SDO, NASA’s Solar Dynamics Observatory left for work on February 11, 2010. Seven years later and counting, SDO faithfully watches the Sun in different wavelengths. Different wavelengths reveal temperature variances in vivid colour, mesmerizing real time images unlocking mysteries of our sun.
In 2004 science revealed 55 Cancri e, an exoplanet (planet orbiting a star outside our solar system) whose mass was primarily diamonds. http://www.space.com/18011-super-earth-planet-diamond-world.html This week, analysis of data from NASA satellite Kepler tells of HAT-P-7b, a gas giant 40% larger than Jupiter whose blustery upper atmosphere storms with ruby and sapphire wind.
Tidally locked, the same side of HAT-P-7b always faces a behemoth sun, completing an orbit every every 2.2 days with day side surface temperatures exceeding 3,500 degrees Fahrenheit. Analysis of extreme temperature variation between day and night sides of HAT-P-7b led to publication of the first exoplanet weather report, a forecast that includes upper atmosphere winds of ruby and sapphire.
“These results show that strong winds circle the planet, transporting clouds from the night side to the day side,” he said. “The winds change speed dramatically, leading to huge cloud formations building up, then dying away.”
And those clouds are almost certainly unlike anything here on Earth, the researchers added: Modeling work suggests that HAT-P-7b’s clouds are composed at least partially of corundum, the mineral that forms sapphires and rubies.”
Astronomers at University of Warwick in Coventry, England have detected evidence of the weather on a giant exoplanet outside our solar system. And not just any other weather; the scientists suspect that clouds on the exoplanet are made with corundum, a rock-forming mineral that forms sapphire and ruby.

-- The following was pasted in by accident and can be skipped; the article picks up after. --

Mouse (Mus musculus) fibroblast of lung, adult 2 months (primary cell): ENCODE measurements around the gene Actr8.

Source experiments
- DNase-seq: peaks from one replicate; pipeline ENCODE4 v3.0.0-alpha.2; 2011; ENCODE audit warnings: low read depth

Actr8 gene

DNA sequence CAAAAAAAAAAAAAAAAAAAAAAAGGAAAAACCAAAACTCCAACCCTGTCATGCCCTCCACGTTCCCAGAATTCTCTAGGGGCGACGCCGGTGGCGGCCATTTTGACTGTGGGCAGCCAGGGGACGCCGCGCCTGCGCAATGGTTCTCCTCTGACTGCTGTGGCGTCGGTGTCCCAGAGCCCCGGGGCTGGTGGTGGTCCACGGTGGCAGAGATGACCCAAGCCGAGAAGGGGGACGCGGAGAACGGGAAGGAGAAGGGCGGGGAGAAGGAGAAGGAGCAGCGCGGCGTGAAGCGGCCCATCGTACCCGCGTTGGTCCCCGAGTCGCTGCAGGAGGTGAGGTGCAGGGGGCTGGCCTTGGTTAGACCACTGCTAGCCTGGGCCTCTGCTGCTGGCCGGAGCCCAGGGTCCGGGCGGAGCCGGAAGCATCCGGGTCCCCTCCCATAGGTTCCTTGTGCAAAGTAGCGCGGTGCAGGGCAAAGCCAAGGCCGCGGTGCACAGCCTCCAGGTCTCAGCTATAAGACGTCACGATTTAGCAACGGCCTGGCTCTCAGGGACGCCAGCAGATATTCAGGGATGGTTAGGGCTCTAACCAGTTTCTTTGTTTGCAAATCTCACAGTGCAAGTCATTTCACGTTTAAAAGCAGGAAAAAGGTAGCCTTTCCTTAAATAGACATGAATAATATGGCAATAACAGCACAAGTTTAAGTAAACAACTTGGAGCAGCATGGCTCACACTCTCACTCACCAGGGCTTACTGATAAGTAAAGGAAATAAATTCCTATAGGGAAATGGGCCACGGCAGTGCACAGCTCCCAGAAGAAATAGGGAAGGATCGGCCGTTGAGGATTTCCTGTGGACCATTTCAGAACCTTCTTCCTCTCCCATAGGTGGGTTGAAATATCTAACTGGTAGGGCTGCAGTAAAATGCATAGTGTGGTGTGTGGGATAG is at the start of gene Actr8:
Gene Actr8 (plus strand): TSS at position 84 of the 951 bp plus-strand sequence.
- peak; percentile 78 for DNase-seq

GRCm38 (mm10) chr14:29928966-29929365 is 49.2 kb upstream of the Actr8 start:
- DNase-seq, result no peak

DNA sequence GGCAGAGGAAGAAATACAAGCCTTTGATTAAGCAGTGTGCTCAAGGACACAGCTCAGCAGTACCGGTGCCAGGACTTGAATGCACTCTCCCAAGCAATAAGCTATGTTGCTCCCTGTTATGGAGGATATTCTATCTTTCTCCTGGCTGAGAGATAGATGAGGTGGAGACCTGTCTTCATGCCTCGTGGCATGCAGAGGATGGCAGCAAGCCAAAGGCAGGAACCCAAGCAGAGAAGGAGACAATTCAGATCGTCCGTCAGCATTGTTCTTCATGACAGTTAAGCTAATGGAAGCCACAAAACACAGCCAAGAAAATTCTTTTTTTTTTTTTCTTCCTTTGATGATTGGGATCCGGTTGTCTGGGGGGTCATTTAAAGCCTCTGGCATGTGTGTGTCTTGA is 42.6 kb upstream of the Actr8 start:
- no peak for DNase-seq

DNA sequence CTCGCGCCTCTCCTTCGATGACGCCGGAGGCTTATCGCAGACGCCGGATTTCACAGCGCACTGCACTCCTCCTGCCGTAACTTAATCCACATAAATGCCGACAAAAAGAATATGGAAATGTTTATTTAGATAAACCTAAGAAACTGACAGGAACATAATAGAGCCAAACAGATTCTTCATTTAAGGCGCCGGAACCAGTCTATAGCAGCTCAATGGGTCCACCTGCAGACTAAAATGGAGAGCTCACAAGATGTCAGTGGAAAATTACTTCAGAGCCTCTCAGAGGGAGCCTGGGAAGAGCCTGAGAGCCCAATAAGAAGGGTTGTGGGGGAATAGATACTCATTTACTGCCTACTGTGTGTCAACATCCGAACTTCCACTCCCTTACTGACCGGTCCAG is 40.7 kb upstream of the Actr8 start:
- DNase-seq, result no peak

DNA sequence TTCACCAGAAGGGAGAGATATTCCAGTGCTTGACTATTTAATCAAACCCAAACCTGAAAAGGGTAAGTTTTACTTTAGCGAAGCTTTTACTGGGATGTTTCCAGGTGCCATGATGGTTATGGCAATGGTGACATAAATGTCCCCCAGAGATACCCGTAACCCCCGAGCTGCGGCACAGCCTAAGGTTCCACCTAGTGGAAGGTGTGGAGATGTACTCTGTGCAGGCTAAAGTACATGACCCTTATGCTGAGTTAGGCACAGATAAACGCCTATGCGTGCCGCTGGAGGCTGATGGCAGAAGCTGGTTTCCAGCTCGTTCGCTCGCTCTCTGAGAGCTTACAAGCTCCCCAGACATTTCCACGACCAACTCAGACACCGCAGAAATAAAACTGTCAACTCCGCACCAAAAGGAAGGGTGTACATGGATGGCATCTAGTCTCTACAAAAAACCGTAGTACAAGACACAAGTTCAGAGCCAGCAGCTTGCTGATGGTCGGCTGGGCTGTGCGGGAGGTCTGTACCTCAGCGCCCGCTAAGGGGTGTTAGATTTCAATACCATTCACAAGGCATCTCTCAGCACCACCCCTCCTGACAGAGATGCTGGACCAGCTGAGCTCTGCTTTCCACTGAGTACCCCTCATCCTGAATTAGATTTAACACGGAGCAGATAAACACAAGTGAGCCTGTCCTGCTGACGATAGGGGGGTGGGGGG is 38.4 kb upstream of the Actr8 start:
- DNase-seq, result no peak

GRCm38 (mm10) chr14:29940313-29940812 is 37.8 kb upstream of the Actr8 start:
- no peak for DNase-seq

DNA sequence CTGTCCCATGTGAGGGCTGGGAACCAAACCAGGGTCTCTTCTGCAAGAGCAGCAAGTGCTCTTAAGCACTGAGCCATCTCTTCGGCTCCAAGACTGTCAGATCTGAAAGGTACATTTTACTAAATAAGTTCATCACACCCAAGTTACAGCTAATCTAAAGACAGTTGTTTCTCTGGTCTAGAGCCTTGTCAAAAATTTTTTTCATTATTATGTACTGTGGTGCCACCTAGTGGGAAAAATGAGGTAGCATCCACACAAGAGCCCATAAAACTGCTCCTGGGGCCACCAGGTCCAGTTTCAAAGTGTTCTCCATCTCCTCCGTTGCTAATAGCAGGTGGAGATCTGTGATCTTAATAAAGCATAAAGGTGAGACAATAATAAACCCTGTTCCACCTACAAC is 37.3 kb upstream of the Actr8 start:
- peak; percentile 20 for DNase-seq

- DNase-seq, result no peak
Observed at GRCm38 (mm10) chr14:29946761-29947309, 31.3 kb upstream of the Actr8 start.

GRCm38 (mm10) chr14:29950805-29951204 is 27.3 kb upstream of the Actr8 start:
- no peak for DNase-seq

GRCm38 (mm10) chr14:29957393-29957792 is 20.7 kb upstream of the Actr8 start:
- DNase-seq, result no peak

(Photo : Hulton Archive/Getty Images)
Beginning September 10, 1941 astronomers noticed a particularly active cluster of sunspots. Over the next week they blossomed, reaching magnitudes visible to the naked eye. For seven days the disturbance grew, drifting with solar rotation until they faced Earth. Seventy five years ago today they erupted, resulting in a solar event known as the geomagnetic blitz of 1941.
“A magnetic observatory in Cheltenham, Md., operated by the U.S. Coast and Geodetic Survey, registered six separate occurrences of geomagnetic storms with a K index of 9 (the most intense value possible). Five of these occurred consecutively over a 24-hour period. In terms of a related global index , the level of geomagnetic activity over a 24-hour period has not since been matched.”
An artistic graphic on sunspots that accompanied an informational story in The Plain Dealer’s syndicated “Uncle Ray’s Corner” column, published in the Illinois State Journal on 21 September 1941, a few days after a geomagnetic storm produced spectacular auroral displays. Credit: Plain Dealer Archive/Advance Media and State Journal Register
Assertive auroras danced from New Mexico to Chicago, New York and Washington DC. The Chicago Tribune wrote “a cosmic brush painted the Chicago sky with light”. Auroras across Europe were described by press in context of the war – illuminated by geomagnetic light, the British Royal Air Force bombed a German supply base on the Baltic Sea, and German forces stormed besieged Leningrad. Betrayed by aurora’s light, German aircraft attacked a convoy of Allied supply ships.
“Kapitänleutnant Eitel-Friedrich Kentrat of U-74 recorded the ensuing events in his war diary [Morgan and Taylor, 2011, pp. 119–123]: “September 18, 1941, visibility 4–6 nautical miles, a number of smoke plumes on the horizon, vessels seem well strung out.” Kentrat had spotted SC-44, a Canadian convoy of cargo ships. For protection, a destroyer and small antisubmarine warships known as corvettes escorted SC-44 along its journey.